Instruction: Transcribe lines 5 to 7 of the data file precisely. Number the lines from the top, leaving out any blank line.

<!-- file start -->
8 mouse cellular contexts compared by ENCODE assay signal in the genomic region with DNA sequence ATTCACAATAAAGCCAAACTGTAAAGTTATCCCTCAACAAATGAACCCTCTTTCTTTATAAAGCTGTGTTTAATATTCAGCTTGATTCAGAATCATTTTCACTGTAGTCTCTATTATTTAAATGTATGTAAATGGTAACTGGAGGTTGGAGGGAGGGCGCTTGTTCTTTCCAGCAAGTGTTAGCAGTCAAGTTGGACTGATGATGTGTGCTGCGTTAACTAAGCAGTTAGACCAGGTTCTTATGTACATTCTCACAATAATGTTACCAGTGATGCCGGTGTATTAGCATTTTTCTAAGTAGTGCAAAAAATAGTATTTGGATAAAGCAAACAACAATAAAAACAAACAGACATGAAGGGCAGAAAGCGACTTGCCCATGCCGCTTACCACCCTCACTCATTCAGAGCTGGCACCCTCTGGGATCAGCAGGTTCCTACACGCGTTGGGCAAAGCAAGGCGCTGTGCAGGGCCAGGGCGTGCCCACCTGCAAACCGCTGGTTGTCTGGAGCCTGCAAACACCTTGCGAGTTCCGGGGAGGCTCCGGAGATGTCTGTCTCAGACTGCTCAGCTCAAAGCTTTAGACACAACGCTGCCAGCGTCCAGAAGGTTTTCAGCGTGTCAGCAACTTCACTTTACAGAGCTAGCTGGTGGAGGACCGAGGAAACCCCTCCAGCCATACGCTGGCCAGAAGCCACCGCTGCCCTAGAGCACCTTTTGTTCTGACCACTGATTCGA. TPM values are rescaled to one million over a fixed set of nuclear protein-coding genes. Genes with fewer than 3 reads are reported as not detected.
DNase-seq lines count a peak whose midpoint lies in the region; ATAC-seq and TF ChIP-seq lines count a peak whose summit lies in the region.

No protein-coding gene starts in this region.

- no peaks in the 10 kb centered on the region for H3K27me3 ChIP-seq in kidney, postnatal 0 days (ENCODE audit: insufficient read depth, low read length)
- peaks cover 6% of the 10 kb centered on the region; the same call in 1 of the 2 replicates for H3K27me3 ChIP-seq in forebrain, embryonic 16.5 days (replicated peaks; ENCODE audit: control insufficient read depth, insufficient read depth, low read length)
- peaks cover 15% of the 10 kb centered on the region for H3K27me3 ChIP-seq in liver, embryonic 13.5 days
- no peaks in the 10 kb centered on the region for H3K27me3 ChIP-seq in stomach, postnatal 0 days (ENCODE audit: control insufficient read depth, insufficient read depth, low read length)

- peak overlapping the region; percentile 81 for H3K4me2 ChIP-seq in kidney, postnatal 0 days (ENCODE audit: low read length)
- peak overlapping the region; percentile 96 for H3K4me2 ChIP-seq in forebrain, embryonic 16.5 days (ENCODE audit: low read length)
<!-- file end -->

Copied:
- peaks cover 6% of the 10 kb centered on the region; the same call in 1 of the 2 replicates for H3K27me3 ChIP-seq in forebrain, embryonic 16.5 days (replicated peaks; ENCODE audit: control insufficient read depth, insufficient read depth, low read length)
- peaks cover 15% of the 10 kb centered on the region for H3K27me3 ChIP-seq in liver, embryonic 13.5 days
- no peaks in the 10 kb centered on the region for H3K27me3 ChIP-seq in stomach, postnatal 0 days (ENCODE audit: control insufficient read depth, insufficient read depth, low read length)